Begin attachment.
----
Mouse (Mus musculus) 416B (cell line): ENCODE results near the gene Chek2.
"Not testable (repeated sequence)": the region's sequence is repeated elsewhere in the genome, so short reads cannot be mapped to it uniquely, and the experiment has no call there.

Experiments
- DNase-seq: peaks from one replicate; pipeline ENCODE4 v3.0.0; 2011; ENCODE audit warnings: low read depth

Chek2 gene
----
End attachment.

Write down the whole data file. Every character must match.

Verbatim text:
Mouse (Mus musculus) 416B (cell line): ENCODE results near the gene Chek2.
"Not testable (repeated sequence)": the region's sequence is repeated elsewhere in the genome, so short reads cannot be mapped to it uniquely, and the experiment has no call there.

Experiments
- DNase-seq: peaks from one replicate; pipeline ENCODE4 v3.0.0; 2011; ENCODE audit warnings: low read depth

Chek2 gene